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Charlie Chaplin’s comedic masterwork—which charts a prospector’s search for fortune in the Klondike and his discovery of romance (with the beautiful Georgia Hale) — forever cemented the iconic status of Chaplin and his Little Tramp character. Shot partly on location in the Sierra Nevadas and featuring such timeless gags as the dance of the dinner rolls and the meal of boiled shoe leather, The Gold Rush is an indelible work of heartwarming hilarity. This special edition features both Chaplin’s definitive 1942 version, for which the director added new music and narration, and a new restoration of the original 1925 silent film.

Charles Chaplin
Charles Chaplin, Mack Swain, Tom Murray, Henry Bergman, Malcolm Waite, Georgia Hale
Writing Credits:
Charles Chaplin

Not Rated.

Aspect Ratio: 1.33:1
English Monaural (1942 Version)
English DTS-HD MA 5.1 (1925 Version)
Supplements Subtitles:

Runtime: 89 min. (1925 Version) / 72 min. (1942 Version)
Price: $39.95
Release Date: 6/12/2012

• Both 1925 and 1942 Versions of the Film
• Audio Commentary with Chaplin Biographer Jeffrey Vance
• “Presenting The Gold Rush” Featurette
• “Chaplin Today: The Gold Rush” Documentary
• “A Time of Innovation: Visual Effects in The Gold Rush” Featurette
• “Music By Charles Chaplin” Featurette
• Four Trailers
• Booklet


Panasonic 50" TH-50PZ77U 1080p Plasma Monitor; Sony STR-DG1200 7.1 Channel Receiver; Panasonic DMP-BD60K Blu-Ray Player using HDMI outputs; Michael Green Revolution Cinema 6i Speakers (all five); Kenwood 1050SW 150-watt Subwoofer.


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The Gold Rush: Criterion Collection [Blu-Ray] (1925)

Reviewed by Colin Jacobson (May 31, 2012)

When I decided in 2000 to write up all of the movies in the American Film Institute's famed ”100 Greatest Films, I figured this would be a pretty simple task. After all, of those 100 films, we already offered reviews of about half of them, and since more than 30 percent of the rest weren't yet available on DVD when I started, this meant I wouldn't exactly have to kill myself to finish off the series. Had I needed to write up 30 or more DVDs in rapid succession, that would have made the prospect more intimidating, but I thought it wouldn’t be tough to do the 18 or so then-available titles.

One part of this task did daunt me, however: the fact that three of the discs were for movies made by Charlie Chaplin. Despite his legendary reputation as a comic great, "the Little Tramp" never did much for me. Okay, I admit that I don't think I'd ever watched an entire Chaplin film before I launched into my examination of the AFI 100, but I'd seen enough of his shtick to feel that I wouldn't change my mind about his work.

I was wrong. My impressions of Chaplin became positive, at least as viewed through three AFI-recognized films I saw. (I subsequently saw some other Chaplin efforts as well; those weren’t as strong as the AFI listers, but they had positives as well..)

These efforts began with 1925's The Gold Rush. The film's plot is intensely simple. Chaplin plays "The Lone Prospector", a little dude who ventures to the Klondike in search of gold. In the film's first act, he fails at this while he meets a couple of characters: nasty-tempered Black Larsen (Tom Murray) and hulking but gentle Big Jim McKay (Mack Swain). Prospector and McKay have some run-ins with Larsen, but they come through okay, despite the near-starvation they experience while stranded in the wilds and a tussle that eventually leaves Big Jim with amnesia.

That latter aspect's a shame, since McKay apparently found a mountain of gold. Nonetheless, the next act takes penniless Prospector and places him in the semi-big city. At a dance hall, he encounters lovely young Georgia (Georgia Hale) and promptly falls for her. She uses him to get back at her suitor Jack (Malcolm Waite) and eventually accepts a New Year's Eve dinner invitation as a gag.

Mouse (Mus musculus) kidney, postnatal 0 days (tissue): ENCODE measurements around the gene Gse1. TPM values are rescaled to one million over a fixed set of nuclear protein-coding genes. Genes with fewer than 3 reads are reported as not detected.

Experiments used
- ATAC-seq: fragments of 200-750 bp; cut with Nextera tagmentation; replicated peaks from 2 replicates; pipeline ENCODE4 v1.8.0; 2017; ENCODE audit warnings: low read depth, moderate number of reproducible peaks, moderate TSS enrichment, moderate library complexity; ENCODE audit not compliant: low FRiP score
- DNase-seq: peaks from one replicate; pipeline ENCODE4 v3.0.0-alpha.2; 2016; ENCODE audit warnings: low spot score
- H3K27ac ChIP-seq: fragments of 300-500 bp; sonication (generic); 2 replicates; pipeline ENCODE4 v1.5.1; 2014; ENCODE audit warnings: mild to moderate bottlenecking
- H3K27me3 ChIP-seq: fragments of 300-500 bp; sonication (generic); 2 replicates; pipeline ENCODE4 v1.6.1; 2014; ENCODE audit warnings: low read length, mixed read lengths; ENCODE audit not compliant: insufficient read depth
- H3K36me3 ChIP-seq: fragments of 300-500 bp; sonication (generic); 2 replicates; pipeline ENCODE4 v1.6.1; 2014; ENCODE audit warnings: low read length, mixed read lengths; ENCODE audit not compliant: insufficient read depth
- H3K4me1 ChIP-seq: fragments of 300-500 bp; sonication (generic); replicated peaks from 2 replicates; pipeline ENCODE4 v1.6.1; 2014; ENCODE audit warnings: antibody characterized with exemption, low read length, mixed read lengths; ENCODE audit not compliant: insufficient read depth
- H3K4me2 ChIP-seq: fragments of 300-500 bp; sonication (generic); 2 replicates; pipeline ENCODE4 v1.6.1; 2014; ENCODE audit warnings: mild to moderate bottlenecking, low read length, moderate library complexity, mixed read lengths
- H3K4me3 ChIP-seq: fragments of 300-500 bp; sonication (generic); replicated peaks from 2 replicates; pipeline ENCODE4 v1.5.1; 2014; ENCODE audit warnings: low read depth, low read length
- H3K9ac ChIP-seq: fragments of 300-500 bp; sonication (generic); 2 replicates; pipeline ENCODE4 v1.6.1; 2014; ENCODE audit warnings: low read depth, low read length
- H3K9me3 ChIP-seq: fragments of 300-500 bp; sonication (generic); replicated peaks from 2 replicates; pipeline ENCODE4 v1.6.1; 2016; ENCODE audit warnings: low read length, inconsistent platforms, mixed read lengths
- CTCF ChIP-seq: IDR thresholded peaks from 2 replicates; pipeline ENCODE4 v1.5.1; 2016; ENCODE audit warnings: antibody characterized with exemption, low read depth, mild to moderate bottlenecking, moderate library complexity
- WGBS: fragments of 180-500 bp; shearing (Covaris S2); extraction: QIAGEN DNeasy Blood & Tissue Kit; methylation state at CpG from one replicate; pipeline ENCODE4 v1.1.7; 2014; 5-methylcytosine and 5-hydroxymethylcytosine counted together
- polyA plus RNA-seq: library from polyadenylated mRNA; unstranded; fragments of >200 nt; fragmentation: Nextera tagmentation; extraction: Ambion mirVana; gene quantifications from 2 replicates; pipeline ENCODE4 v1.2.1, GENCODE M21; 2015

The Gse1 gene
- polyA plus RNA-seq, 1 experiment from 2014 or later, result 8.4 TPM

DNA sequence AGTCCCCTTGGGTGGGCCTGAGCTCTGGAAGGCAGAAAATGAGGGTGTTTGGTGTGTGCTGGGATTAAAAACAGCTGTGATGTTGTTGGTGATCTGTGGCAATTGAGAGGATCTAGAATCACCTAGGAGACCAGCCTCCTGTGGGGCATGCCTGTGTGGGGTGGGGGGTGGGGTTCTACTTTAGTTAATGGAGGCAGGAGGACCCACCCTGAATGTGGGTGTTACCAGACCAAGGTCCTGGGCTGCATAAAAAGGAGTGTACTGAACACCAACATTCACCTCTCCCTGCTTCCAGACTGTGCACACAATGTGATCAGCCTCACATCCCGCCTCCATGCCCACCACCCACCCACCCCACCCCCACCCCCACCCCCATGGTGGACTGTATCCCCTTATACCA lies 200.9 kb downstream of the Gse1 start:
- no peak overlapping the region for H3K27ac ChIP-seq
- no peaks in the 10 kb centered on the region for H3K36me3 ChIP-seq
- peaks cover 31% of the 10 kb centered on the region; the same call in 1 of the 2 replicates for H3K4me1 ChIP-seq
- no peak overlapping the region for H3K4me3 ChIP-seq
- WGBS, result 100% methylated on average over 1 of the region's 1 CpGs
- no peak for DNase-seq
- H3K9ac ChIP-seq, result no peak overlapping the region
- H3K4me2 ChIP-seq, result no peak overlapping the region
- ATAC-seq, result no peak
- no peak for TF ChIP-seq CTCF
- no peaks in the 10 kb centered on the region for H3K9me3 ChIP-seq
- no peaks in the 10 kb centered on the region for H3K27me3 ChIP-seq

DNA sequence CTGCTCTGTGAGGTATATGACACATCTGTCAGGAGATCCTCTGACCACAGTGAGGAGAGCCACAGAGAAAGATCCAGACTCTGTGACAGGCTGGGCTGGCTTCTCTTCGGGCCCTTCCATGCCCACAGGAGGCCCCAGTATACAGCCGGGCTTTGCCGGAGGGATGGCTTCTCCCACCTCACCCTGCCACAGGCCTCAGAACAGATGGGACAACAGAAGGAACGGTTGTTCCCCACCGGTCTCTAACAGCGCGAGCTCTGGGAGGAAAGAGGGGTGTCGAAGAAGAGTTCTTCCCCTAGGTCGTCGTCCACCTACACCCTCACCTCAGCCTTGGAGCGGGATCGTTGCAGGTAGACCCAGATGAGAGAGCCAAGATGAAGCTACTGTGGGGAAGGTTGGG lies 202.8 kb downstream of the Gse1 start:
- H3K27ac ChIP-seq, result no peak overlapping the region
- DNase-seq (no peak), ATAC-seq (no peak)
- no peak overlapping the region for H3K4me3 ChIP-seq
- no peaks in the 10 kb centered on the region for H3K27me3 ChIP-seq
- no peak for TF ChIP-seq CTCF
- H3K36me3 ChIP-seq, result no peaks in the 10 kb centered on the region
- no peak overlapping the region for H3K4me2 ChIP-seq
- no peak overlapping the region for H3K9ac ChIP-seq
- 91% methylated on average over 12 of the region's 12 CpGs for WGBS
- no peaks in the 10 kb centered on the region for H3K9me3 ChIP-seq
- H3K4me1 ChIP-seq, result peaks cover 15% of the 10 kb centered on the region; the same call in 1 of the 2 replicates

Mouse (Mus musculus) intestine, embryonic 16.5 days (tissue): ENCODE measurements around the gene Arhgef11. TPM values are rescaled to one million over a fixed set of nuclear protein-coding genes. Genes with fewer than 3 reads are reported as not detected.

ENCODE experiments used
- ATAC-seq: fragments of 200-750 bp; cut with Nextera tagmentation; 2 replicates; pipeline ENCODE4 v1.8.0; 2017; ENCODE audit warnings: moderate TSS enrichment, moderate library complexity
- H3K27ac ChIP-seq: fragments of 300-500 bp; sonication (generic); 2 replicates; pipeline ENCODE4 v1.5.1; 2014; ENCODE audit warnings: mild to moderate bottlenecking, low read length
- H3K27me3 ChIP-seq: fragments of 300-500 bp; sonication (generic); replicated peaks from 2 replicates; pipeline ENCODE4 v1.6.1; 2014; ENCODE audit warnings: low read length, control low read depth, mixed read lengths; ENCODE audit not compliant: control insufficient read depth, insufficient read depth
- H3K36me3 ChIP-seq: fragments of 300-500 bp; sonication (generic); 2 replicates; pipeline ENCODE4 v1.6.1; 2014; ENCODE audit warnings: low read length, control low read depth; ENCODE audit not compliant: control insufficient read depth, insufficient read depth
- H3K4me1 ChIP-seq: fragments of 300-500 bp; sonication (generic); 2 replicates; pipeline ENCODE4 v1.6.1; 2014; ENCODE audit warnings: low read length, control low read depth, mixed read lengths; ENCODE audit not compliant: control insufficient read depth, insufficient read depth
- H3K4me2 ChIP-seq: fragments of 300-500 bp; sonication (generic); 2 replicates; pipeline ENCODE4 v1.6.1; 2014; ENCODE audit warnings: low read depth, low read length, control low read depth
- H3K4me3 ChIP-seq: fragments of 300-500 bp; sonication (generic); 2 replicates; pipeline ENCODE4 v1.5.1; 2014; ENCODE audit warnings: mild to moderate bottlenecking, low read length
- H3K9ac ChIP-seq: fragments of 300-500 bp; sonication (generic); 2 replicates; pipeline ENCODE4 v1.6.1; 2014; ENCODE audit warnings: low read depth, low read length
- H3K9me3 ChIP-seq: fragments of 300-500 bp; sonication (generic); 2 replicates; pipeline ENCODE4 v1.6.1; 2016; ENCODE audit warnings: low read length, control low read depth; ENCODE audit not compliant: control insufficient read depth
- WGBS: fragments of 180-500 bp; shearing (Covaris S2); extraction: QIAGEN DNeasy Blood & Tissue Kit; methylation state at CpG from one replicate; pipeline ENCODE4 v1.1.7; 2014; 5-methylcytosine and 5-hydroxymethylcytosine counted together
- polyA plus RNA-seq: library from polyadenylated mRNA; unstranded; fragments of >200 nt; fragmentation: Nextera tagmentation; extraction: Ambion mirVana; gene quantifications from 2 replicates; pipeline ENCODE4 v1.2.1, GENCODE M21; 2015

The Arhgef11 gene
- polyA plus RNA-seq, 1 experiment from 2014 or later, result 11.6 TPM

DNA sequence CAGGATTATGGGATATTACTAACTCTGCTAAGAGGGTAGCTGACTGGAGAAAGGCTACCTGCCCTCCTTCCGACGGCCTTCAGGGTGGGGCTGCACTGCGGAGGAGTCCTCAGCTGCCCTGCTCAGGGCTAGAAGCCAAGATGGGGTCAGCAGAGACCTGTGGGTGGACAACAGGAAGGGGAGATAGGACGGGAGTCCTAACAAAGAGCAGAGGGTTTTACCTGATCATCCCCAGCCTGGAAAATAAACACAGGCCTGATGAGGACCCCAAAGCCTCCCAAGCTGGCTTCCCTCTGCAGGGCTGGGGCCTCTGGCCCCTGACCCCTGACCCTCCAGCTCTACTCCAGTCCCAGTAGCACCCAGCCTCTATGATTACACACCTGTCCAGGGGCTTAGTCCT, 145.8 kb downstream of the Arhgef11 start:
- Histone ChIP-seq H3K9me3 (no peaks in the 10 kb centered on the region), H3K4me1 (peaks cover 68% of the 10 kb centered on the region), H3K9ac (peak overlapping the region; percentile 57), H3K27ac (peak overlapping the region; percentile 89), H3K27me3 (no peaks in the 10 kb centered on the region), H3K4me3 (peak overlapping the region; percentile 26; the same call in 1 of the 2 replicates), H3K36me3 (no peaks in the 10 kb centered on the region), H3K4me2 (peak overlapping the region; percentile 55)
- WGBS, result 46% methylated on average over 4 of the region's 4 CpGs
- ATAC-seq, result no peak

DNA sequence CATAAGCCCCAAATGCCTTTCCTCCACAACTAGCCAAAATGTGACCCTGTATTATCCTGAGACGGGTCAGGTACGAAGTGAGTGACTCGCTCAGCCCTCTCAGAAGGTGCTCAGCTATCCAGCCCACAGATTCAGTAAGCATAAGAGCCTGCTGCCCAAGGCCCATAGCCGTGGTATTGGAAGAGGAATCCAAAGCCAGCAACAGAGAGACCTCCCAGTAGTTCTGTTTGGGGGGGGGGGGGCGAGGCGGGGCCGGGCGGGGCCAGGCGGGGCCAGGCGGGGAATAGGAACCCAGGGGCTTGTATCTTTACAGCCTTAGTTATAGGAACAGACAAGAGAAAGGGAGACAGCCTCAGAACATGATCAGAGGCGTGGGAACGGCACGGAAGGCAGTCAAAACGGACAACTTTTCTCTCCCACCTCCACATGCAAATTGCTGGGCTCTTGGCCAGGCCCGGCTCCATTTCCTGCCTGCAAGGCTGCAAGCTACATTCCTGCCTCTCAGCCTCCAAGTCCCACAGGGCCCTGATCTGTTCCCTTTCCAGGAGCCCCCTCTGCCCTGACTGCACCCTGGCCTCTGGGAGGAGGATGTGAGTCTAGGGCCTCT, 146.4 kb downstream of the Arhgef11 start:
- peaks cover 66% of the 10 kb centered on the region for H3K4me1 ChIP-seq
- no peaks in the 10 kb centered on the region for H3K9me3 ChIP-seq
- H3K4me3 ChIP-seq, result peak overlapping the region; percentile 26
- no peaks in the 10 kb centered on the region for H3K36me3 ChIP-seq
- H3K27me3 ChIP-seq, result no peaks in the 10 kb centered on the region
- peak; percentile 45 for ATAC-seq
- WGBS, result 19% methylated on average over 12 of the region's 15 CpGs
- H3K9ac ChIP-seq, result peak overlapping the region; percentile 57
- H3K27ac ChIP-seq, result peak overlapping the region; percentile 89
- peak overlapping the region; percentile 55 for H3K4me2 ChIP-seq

Of course, Prospector doesn't know that the whole thing's a mean joke to be played on him, so he scrounges up whatever meager resources he can find to create a feast. Unfortunately, things don't work out so well at the time, though the entire package eventually wraps up happily.

Okay, maybe the plot's more complicated than I thought, but despite the three paragraphs I used to relate it, I probably could have summed it up this way: guy searches for gold and fails, tries to woo girl and fails, but ultimately wins. There's not much that's terribly striking in the story.

Rush succeeds comes due to its execution. Despite my initial reservations, I've learned that Chaplin deserves his reputation as an excellent physical comic. Normally I don’t much care for that form of humor, but I find many parts of Rush to be amusing, largely because of his performance. For example, I thought that Johnny Depp's recreation of this film's "roll dance" scene in the cloying Benny and Joon caused me to roll my eyes, but the original sequence here becomes charming.

Actually, “charming” is probably the best term to describe Chaplin's work in Rush. He creates a warm and endearing persona that makes the material succeed. I can't say I find his antics laugh-out-loud funny - though they amuse me - but the film musters a pretty strong impact upon me just because I care about the Prospector, especially in the scenes related to Georgia. Chaplin plays them with such disarming honesty that they come across as genuine and touching. All of this makes the film's inevitable happy ending all the more lovely.

I must admit that I was pleasantly surprised by my reaction to The Gold Rush. Between my previously perceived dislike of Chaplin and my mild disaffection for silent films, I expected this to be an unpleasant experience. However, Rush provides a warm, witty and touching movie that I genuinely enjoyed.

The Blu-ray Grades: Picture B+/ Audio B/ Bonus B+

The Gold Rush appears in an aspect ratio of 1.33:1 on this Blu-ray Disc. Given the film’s age, the presentation looked quite impressive.

Occasional issues related to softness appeared, as wide shots could come across as a little indistinct and mildly blurry. However, the majority of the movie appeared accurate and reasonably concise. I saw no issues due to jagged edges or moiré effects, and I witnessed no artifacts like edge haloes or digital noise reduction.

Black levels looked nicely deep and dense, without any notable concerns. Contrast levels were positive; faces appeared a little too white at times, but that looked related to the photographic style. Low-light situations were accurately displayed and seemed appropriately well defined.